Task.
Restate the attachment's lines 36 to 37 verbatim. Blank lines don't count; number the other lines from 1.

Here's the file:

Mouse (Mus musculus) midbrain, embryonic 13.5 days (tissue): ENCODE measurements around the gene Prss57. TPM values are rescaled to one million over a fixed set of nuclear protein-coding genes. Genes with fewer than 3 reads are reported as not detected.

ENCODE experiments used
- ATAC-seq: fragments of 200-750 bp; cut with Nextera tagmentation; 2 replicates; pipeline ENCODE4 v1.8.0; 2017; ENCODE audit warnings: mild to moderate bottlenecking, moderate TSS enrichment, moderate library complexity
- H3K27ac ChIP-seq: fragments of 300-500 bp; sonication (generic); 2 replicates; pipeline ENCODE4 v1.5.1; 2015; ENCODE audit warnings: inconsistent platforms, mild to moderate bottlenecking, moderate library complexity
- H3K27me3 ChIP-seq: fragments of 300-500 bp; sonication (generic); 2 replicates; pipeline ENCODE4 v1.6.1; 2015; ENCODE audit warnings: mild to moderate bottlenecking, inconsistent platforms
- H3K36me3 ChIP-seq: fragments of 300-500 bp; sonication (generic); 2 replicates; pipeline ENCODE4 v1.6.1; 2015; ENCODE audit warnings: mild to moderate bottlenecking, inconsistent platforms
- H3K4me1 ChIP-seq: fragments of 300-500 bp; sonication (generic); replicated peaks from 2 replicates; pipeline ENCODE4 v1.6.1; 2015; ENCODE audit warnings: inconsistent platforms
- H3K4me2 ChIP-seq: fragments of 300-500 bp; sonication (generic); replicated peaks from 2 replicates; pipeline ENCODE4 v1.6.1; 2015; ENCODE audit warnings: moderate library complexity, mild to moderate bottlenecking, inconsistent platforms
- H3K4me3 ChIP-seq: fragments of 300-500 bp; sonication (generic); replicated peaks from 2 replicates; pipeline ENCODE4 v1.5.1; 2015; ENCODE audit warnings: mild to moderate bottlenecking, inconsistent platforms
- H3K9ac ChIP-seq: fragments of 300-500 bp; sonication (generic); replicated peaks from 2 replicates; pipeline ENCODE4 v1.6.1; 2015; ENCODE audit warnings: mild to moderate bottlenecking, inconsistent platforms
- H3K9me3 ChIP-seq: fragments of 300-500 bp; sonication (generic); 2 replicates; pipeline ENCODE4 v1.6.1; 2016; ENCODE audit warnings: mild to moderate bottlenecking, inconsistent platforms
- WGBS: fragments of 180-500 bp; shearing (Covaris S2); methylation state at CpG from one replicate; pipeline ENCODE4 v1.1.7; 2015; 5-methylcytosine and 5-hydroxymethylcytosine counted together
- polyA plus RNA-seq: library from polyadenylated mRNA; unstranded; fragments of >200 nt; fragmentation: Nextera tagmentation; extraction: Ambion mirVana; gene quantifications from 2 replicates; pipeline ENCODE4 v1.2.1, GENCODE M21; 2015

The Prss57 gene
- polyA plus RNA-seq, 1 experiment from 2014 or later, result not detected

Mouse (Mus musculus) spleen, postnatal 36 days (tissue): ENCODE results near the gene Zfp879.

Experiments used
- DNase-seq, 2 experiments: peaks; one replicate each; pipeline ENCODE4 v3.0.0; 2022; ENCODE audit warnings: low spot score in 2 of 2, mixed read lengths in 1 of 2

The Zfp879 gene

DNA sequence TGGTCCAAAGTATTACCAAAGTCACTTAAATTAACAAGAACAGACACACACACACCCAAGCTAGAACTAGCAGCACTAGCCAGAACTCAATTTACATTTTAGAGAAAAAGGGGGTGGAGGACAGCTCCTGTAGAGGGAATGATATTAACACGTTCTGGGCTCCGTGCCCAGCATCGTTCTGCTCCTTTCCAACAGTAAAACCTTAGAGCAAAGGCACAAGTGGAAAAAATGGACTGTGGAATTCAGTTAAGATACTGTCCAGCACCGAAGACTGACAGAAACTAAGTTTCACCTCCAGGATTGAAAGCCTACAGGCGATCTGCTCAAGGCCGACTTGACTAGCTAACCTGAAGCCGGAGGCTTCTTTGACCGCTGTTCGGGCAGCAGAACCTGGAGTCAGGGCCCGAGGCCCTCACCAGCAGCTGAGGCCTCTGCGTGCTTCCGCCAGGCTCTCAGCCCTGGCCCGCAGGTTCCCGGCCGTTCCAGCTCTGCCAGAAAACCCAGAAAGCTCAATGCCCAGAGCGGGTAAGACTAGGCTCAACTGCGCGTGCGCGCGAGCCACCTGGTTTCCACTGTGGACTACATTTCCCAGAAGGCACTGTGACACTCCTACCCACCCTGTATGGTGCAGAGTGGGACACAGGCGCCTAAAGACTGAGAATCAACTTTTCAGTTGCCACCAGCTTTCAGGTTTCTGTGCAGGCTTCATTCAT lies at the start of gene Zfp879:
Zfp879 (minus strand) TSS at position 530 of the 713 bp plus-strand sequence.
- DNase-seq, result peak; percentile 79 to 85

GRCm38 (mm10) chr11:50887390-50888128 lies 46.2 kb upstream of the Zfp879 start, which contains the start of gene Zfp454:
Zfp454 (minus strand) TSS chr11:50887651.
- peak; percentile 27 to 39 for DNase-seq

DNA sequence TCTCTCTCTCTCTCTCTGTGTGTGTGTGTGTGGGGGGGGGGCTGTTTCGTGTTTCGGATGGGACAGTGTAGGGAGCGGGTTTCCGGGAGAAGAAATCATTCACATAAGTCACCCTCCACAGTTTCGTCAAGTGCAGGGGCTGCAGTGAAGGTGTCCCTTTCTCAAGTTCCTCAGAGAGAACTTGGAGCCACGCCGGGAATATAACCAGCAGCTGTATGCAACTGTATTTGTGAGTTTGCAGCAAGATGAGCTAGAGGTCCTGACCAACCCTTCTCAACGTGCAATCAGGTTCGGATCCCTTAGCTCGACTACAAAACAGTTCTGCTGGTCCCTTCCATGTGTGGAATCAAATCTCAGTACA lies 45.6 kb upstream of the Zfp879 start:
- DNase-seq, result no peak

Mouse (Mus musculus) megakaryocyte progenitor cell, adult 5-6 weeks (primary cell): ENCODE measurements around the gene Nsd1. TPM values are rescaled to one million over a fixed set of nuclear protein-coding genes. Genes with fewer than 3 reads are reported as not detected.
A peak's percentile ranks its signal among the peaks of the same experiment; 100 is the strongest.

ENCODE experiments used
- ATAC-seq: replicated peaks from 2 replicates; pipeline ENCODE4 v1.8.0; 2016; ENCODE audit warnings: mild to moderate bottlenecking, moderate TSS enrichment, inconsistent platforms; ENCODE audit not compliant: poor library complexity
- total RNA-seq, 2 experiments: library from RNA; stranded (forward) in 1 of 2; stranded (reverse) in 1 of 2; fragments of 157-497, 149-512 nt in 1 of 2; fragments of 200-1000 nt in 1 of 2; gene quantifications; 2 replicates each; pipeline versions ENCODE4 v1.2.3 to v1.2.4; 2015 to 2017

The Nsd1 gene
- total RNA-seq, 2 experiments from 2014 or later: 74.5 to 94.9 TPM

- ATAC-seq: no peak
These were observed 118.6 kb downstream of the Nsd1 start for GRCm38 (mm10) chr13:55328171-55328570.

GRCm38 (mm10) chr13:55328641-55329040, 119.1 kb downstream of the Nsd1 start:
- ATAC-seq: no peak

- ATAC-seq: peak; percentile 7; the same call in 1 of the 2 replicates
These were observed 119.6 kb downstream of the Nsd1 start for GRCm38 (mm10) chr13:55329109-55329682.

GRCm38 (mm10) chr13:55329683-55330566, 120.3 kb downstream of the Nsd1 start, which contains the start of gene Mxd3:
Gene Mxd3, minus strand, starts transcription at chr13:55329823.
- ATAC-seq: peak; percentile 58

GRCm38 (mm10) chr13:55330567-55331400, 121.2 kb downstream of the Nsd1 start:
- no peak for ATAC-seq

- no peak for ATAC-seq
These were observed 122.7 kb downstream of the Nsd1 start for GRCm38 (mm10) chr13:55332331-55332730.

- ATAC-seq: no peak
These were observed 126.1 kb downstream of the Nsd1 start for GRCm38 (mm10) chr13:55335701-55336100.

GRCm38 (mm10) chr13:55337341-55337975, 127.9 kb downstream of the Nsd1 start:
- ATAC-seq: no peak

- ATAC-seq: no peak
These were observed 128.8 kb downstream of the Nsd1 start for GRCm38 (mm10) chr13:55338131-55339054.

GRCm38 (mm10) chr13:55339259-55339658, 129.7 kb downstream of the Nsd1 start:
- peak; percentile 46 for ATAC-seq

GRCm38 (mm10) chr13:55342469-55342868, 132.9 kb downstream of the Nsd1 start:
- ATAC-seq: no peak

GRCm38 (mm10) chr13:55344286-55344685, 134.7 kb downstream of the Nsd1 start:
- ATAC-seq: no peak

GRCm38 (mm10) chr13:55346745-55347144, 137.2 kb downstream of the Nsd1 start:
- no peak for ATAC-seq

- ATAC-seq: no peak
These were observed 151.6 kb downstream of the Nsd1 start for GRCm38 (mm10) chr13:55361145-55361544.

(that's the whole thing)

These were observed 118.6 kb downstream of the Nsd1 start for GRCm38 (mm10) chr13:55328171-55328570.

GRCm38 (mm10) chr13:55328641-55329040, 119.1 kb downstream of the Nsd1 start: